Yesterday, Senator Jack Reed (D-RI), Chairman of the Senate Banking Committee's Subcommittee on Securities, Insurance, and Investments, introduced the Comprehensive Derivatives Regulation Act of 2009 (CDRA), legislation intended to “establish a comprehensive regulatory framework to prevent derivatives trading activities from ever again contributing to catastrophic failures in our financial system.” As proposed, the CDRA would:
- Clear standardized credit default swaps (CDS) and other unregulated derivatives through a clearinghouse, which is intended to protect the financial system from risks posed by these derivatives and allow regulators to oversee new derivatives products that may arise in the future;
- Establish robust capital and margin requirements for derivatives dealers and other major market participants, and establish higher standards for derivatives products not traded on clearinghouses;
- Establish new conduct, recordkeeping and reporting requirements for firms, intended to protect investors from abusive practices and provide regulators and investors with extensive information regarding derivatives transactions and positions across the financial sector;
- Provide regulators with new authority to set position limits and oversee the marketing of derivatives products to unsophisticated investors, and strengthen threshold requirements allowing sophisticated investors to engage in certain trading activities, in an effort to combat fraud and manipulation in the derivatives markets; and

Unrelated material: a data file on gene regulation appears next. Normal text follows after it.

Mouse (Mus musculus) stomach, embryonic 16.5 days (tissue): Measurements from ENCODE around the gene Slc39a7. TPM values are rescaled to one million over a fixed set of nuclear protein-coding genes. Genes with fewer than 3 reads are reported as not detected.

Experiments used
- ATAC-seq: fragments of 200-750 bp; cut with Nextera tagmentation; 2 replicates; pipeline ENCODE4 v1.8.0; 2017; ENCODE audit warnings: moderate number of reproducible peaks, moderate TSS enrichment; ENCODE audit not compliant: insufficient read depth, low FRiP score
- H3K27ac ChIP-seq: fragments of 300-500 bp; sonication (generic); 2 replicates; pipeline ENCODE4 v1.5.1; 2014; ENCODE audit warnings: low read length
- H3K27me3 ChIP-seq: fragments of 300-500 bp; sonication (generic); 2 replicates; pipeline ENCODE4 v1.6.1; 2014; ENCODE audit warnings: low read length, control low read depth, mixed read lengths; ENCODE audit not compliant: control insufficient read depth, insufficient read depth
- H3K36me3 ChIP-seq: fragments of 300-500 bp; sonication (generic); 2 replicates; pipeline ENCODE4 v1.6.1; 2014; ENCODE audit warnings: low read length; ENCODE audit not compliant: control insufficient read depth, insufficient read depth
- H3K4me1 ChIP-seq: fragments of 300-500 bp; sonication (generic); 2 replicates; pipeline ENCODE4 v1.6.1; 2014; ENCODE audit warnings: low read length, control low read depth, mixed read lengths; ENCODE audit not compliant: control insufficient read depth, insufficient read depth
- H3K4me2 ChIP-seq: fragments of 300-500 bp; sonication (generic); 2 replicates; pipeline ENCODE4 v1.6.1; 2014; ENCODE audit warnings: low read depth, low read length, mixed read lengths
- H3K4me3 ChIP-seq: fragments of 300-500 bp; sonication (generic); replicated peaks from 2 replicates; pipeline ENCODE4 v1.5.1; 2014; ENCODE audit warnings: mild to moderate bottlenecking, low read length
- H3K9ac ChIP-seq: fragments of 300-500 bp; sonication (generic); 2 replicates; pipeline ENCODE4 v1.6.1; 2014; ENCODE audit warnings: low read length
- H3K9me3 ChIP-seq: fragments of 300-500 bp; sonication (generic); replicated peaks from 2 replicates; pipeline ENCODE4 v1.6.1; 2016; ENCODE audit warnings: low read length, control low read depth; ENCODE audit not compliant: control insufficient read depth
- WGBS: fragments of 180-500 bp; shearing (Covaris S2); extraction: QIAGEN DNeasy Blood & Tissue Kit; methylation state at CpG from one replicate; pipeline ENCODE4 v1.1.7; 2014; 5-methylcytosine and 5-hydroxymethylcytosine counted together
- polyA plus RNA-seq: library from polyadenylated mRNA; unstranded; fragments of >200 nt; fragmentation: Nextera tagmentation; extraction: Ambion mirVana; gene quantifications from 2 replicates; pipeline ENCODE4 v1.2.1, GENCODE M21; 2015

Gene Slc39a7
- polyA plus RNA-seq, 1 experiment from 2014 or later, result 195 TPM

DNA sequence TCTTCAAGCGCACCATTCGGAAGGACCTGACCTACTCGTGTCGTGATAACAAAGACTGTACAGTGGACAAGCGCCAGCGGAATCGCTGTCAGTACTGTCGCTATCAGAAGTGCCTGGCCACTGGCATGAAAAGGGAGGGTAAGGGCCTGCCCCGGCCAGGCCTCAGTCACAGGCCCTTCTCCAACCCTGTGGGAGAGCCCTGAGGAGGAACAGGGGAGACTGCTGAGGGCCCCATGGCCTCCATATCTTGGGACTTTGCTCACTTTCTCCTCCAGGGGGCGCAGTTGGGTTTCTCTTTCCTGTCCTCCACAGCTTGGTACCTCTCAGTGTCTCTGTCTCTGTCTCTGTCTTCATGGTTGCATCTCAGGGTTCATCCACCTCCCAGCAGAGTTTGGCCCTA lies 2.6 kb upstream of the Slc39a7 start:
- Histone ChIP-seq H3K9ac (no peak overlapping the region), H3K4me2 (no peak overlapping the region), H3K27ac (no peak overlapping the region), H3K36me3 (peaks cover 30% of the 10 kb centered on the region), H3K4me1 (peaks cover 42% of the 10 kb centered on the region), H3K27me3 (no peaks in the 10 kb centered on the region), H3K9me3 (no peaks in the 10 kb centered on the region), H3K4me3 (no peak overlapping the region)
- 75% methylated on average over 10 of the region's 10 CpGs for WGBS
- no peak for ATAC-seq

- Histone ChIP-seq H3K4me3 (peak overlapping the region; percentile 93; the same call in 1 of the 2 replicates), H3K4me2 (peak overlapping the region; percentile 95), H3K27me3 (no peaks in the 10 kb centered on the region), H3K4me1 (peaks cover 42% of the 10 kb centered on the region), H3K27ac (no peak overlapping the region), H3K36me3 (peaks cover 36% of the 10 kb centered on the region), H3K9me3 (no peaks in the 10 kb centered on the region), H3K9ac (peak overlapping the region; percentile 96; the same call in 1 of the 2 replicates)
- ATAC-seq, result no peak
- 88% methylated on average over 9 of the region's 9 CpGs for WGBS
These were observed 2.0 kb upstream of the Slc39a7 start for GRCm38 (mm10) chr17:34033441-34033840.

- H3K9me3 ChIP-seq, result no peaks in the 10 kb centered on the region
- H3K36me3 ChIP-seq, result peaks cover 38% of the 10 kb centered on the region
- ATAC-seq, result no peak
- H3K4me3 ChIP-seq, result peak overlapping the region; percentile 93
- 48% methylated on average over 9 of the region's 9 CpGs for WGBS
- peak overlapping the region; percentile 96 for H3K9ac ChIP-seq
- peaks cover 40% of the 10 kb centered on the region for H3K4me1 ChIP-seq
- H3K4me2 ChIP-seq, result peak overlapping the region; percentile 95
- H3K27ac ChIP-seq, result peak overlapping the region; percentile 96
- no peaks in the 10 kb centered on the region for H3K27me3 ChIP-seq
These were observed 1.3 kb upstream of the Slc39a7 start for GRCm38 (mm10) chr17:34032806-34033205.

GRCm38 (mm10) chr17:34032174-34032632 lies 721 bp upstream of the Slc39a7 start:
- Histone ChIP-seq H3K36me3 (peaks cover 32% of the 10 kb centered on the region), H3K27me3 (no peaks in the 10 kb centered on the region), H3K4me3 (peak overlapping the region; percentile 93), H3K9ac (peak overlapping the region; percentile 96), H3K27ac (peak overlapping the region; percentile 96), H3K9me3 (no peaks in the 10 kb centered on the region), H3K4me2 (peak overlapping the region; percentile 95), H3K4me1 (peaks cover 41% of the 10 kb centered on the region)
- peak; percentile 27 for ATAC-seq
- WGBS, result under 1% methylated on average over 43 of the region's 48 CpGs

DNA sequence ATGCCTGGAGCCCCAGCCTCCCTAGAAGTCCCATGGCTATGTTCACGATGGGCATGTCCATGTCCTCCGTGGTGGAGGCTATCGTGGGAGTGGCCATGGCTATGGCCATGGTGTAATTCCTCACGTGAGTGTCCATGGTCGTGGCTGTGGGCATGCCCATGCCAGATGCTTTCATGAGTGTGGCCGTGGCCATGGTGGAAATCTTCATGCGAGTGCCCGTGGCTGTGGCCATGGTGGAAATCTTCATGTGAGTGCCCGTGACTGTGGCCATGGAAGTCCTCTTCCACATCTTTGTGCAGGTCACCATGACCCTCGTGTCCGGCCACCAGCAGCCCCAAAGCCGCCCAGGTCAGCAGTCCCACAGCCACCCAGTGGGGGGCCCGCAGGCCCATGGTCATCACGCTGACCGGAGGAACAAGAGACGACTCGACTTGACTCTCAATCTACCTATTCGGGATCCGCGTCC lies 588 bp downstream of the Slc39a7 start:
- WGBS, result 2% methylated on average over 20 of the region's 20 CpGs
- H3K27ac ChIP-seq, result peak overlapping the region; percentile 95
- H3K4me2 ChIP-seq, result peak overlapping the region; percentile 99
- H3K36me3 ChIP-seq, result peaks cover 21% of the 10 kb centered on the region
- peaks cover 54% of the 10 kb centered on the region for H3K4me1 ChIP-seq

- Reduce the jurisdictional overlap of the derivatives markets between the Securities and Exchange Commission (SEC) and the Commodity Futures Trading Commission (CFTC) by providing the SEC with jurisdiction over all derivatives that are securities (or can be used as synthetic substitutes for securities), providing the CFTC with jurisdiction over all other derivatives, and establish a process by which to promptly assign regulatory responsibility to the SEC or the CFTC for future derivatives products.
Senator Reed’s proposed legislation conceptually corresponds to the Treasury proposal, on which the House Agriculture Committee held a hearing yesterday, and the Concept Paper released by Congressmen Barney Frank and Collin Peterson a few months ago, in that it attempts to strengthen oversight standards and requirements with respect to derivatives trading activities. However, the Reed proposal expands the definition of “derivative” to include all derivative products, as opposed to Treasury’s proposal and the Concept Paper, which limit the definition of “derivative” to over-the-counter (OTC) derivatives. The Reed proposal further differs from the others with respect to the proposed delegation of authority between the SEC and the CFTC, in that it would give the SEC sole jurisdiction over securities-related derivatives. Additionally, the Reed proposal would require banking regulators to jointly draft rules with the CFTC and SEC to impose capital requirements for banks that participate in the derivatives market, whereas the Treasury proposal would only require that banking regulators consult with the SEC and CFTC in drafting such rules.